The Plays of Nicholas Breakspear

27 October

2013.10.27 10:55

"In commenting on his creation, which he acknowledged to be a modest and slightly silly contribution to the fledging field of natural-language processing, Weizenbaum observed how easy it is for computer programmers to make machines "behave in wondrous way, often sufficient to dazzle even the most experienced observer." But as soon as a program's "inner workings are explained in language sufficiently plain to induce understanding," he continued, "its magic crumbles away; it stands revealed as a mere collection of procedures, each quite comprehensible. The observer says to himself 'I could have written that.'" The program goes "from the shelf marked "intelligent" to that reserved for curios."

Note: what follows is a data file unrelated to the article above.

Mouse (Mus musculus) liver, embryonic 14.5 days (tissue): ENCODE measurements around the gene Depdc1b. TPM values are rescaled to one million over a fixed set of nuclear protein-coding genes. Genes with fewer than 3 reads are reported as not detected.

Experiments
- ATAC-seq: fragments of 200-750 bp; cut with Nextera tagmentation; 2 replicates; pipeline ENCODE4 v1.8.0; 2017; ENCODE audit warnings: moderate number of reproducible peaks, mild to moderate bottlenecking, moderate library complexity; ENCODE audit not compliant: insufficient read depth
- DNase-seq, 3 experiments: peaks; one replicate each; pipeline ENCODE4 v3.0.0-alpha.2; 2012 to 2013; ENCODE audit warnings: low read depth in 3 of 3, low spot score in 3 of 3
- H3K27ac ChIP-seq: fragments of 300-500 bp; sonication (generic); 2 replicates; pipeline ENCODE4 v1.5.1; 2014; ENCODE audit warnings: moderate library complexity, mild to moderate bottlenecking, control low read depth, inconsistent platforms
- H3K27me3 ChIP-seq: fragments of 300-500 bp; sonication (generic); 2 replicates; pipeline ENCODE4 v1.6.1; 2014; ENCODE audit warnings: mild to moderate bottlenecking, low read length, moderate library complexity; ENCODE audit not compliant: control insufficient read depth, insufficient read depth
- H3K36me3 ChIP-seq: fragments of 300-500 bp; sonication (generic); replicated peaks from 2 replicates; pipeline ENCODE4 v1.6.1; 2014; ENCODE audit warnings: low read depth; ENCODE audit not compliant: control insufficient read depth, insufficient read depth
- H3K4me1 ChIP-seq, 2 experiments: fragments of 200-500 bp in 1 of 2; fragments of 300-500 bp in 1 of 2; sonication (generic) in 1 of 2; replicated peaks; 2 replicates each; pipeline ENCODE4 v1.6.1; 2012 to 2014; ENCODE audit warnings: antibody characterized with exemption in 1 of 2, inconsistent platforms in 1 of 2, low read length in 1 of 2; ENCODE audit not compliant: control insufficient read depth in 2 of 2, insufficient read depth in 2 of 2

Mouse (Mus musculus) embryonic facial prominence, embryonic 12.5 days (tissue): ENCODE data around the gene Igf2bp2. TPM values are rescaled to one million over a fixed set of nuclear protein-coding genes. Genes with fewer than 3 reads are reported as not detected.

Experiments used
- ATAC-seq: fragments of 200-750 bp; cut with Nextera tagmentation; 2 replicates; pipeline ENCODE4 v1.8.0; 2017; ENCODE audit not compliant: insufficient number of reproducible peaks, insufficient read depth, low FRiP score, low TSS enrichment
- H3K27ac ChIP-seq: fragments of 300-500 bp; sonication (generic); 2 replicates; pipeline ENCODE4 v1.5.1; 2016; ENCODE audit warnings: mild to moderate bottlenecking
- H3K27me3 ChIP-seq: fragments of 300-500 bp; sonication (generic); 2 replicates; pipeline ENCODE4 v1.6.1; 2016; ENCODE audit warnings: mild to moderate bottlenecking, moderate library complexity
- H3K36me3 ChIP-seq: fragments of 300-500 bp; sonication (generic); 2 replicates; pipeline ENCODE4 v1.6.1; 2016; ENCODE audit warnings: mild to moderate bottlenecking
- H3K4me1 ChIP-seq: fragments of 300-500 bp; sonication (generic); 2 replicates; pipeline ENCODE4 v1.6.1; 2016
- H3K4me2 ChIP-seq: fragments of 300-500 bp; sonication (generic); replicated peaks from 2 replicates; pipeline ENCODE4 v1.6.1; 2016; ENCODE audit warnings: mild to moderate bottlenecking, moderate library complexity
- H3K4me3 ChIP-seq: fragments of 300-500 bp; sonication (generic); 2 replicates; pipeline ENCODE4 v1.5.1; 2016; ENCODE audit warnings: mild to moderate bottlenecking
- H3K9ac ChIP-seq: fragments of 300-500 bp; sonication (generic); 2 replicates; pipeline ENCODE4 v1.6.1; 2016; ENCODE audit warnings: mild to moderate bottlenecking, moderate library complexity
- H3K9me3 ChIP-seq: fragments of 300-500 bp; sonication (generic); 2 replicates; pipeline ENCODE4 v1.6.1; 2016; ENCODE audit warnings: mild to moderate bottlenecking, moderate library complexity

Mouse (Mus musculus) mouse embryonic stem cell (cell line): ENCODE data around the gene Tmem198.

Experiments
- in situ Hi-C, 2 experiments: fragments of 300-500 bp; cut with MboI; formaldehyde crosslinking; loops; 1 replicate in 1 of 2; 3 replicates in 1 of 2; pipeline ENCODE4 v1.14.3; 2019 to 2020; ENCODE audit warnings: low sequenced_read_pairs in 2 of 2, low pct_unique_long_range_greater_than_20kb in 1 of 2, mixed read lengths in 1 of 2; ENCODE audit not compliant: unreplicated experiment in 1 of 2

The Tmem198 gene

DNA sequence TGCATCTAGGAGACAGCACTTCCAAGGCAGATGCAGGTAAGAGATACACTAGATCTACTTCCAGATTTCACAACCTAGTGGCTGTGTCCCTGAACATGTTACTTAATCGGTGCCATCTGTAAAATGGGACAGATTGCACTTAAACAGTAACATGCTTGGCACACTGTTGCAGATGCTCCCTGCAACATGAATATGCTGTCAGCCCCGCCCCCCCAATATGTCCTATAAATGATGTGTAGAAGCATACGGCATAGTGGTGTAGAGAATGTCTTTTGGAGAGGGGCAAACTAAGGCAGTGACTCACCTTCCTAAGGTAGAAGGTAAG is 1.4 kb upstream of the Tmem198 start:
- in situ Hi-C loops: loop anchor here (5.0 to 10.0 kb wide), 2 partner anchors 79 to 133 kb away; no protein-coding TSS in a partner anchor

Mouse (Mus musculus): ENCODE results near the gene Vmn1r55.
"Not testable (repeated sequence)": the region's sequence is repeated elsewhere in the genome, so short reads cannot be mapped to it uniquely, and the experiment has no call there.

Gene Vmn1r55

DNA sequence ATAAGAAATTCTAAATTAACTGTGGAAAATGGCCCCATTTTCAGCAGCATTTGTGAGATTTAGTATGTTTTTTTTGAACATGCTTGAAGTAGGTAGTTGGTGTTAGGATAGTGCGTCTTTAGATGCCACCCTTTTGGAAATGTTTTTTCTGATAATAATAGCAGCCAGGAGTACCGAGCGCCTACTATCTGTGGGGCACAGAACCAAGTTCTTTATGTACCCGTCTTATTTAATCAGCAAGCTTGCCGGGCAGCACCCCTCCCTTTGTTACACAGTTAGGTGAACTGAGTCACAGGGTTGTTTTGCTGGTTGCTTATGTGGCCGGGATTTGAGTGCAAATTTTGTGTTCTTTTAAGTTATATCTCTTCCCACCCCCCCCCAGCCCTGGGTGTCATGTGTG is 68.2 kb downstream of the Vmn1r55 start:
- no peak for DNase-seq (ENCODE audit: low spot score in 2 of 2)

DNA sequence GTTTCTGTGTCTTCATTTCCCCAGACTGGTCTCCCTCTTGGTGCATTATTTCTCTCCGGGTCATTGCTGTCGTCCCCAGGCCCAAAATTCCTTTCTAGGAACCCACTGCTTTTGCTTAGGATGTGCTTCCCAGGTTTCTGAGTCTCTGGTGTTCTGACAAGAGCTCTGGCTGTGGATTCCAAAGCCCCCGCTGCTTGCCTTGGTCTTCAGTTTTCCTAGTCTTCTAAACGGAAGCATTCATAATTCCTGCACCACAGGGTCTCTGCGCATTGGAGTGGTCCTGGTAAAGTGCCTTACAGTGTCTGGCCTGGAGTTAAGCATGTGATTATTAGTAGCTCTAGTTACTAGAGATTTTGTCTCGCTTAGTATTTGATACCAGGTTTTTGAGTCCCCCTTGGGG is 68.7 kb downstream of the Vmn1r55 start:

With regard to "I could write (do) that," is this what happens when architecture theory is written in plain language? And, conversely, is some architecture theory abstruse so others think (implicitly) "I couldn't do that"?




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